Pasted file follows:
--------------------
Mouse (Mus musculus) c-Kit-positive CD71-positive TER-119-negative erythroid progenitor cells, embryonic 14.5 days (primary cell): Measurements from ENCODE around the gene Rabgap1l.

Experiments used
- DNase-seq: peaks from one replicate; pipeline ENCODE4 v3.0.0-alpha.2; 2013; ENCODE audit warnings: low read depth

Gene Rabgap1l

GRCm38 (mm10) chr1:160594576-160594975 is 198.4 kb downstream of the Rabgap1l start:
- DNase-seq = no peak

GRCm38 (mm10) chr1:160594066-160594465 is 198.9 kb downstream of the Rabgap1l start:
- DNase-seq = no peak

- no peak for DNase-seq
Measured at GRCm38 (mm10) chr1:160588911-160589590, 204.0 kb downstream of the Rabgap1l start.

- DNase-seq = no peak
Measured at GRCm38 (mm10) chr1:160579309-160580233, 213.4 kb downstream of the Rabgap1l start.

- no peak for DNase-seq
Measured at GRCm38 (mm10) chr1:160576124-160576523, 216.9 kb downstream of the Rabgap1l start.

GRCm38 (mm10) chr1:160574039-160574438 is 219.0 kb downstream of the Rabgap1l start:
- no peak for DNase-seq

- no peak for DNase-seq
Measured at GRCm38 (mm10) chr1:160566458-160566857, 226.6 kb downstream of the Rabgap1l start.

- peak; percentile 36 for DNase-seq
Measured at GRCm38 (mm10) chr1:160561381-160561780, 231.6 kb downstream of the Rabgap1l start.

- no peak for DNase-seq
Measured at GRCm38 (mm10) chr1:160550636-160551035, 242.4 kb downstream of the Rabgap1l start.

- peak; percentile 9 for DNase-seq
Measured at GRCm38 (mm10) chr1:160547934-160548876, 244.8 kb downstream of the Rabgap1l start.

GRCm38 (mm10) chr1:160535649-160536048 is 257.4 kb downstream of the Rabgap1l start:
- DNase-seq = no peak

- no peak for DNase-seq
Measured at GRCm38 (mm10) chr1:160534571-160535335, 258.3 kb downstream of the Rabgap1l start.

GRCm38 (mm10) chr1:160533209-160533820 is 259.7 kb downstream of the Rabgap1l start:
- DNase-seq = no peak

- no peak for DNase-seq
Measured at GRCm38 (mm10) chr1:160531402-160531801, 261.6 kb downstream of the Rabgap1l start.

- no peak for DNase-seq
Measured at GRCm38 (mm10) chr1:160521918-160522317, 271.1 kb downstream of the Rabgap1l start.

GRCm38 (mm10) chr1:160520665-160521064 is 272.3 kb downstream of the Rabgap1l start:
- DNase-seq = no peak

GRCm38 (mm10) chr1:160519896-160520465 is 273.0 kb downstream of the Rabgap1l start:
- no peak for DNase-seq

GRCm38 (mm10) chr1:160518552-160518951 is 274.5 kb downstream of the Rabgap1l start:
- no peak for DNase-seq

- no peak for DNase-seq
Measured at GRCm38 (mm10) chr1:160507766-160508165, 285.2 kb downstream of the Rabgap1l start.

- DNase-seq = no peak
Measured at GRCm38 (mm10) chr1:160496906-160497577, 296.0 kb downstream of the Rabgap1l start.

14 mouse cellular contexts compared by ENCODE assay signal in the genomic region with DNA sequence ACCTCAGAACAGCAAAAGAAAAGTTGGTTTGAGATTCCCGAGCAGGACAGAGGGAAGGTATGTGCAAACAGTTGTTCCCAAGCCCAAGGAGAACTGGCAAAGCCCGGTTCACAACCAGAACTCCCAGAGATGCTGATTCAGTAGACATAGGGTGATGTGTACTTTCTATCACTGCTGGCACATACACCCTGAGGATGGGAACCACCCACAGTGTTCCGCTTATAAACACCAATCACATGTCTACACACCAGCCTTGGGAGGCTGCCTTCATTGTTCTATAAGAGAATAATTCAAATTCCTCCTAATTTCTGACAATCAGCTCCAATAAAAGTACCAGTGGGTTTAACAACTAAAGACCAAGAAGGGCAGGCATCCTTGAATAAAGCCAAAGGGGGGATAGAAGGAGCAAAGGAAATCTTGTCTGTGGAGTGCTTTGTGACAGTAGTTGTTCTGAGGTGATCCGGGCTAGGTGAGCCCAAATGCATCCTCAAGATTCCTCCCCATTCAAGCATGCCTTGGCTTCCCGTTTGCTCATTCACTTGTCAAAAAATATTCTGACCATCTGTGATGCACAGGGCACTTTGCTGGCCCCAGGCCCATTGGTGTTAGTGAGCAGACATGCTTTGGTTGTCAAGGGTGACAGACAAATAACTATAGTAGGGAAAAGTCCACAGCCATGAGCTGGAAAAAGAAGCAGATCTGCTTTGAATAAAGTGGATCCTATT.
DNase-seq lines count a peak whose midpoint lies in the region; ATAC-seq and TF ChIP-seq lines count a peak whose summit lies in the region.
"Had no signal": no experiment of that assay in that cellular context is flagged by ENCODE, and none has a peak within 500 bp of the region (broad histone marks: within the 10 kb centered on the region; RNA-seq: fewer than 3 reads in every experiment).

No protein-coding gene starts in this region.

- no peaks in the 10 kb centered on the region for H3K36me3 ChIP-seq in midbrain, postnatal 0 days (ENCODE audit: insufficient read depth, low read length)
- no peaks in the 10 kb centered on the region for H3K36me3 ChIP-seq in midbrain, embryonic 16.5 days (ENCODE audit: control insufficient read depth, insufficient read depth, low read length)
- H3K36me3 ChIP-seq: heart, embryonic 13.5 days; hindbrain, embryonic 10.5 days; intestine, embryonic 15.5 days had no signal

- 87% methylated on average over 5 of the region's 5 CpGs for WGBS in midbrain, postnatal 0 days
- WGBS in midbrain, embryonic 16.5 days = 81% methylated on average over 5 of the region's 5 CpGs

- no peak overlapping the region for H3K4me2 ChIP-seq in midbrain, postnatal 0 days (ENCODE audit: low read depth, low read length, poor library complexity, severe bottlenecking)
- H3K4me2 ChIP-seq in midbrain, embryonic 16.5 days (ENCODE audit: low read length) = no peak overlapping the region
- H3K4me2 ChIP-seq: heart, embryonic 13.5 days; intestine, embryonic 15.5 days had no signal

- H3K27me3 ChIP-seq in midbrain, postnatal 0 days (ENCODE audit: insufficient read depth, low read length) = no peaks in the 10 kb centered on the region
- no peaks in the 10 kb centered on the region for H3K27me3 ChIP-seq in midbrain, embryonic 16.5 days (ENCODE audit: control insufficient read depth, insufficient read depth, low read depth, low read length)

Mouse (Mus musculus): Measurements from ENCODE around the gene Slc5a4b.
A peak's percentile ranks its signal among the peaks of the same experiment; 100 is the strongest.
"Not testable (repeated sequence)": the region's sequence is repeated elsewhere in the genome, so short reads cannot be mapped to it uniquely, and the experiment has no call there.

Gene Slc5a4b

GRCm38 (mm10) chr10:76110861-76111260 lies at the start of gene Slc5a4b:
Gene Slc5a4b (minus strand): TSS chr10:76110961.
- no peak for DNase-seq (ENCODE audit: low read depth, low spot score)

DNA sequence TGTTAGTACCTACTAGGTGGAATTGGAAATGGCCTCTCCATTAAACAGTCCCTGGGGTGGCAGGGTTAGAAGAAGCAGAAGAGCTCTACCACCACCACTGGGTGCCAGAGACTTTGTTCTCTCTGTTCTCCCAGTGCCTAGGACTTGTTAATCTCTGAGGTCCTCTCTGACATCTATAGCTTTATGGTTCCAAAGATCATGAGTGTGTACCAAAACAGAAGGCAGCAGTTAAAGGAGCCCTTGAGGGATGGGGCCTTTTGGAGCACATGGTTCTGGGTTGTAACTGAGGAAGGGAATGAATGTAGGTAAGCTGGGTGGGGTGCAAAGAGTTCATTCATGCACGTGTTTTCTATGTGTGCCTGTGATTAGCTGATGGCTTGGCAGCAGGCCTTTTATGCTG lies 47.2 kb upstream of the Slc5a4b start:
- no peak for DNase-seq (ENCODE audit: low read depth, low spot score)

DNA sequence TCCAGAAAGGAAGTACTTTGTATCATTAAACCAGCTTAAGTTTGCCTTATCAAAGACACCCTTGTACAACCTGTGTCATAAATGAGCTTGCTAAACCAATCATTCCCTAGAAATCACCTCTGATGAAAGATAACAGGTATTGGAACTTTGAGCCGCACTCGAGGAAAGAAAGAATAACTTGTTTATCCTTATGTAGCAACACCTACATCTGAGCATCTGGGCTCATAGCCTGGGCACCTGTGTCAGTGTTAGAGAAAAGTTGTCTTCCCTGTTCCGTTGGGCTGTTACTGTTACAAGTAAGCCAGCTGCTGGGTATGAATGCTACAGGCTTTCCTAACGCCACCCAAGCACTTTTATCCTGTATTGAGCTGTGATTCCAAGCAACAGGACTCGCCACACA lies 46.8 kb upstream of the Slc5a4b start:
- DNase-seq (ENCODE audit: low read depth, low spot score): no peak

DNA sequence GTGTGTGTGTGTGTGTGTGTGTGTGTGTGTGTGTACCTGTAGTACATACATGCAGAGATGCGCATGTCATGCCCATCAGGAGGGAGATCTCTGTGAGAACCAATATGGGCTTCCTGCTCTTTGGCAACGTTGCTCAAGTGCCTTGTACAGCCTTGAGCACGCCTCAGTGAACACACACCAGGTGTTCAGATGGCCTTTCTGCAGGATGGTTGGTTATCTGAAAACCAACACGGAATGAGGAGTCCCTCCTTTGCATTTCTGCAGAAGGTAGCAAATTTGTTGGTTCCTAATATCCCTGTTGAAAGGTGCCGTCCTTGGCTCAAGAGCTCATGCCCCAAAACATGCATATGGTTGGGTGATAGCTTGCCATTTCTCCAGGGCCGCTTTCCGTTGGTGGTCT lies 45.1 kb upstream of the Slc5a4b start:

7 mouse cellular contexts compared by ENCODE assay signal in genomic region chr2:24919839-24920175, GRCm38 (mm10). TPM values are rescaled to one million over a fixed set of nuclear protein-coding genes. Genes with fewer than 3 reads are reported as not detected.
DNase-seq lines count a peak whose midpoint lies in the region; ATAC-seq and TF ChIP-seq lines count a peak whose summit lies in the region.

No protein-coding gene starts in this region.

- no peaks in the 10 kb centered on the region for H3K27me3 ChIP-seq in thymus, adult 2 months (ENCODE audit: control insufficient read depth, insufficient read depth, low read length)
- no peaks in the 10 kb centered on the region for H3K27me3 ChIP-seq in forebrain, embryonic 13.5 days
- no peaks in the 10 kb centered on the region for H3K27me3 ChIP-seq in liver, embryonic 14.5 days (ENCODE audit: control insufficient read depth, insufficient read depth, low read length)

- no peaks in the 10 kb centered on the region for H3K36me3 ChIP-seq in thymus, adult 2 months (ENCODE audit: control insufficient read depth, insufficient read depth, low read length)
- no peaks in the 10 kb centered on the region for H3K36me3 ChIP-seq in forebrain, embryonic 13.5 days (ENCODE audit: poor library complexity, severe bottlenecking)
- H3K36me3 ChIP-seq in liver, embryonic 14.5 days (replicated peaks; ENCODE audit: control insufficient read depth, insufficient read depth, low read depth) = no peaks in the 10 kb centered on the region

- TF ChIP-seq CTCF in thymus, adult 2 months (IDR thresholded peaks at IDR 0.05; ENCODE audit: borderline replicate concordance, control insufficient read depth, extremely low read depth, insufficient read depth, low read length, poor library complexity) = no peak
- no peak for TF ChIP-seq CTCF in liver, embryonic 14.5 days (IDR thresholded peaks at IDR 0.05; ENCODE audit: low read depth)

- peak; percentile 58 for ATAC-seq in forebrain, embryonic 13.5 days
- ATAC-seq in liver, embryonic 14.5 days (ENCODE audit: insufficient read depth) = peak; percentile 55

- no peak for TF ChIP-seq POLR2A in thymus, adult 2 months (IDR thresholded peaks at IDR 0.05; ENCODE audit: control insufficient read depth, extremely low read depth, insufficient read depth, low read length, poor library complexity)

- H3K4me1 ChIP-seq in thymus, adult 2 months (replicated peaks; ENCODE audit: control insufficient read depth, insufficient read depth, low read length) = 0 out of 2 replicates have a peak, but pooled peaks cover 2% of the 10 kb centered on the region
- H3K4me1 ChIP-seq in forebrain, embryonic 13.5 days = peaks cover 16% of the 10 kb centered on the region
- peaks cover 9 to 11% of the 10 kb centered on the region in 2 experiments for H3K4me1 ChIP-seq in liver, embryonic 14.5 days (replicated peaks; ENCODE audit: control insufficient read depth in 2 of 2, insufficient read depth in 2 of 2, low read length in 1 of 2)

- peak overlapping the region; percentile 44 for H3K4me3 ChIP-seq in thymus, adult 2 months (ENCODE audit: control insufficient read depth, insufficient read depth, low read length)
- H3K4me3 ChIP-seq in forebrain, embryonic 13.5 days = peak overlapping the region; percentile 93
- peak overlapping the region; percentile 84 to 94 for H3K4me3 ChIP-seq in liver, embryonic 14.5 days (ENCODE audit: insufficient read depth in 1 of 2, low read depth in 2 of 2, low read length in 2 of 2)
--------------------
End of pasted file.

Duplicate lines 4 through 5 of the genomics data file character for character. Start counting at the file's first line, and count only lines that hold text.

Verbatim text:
Gene Rabgap1l

GRCm38 (mm10) chr1:160594576-160594975 is 198.4 kb downstream of the Rabgap1l start: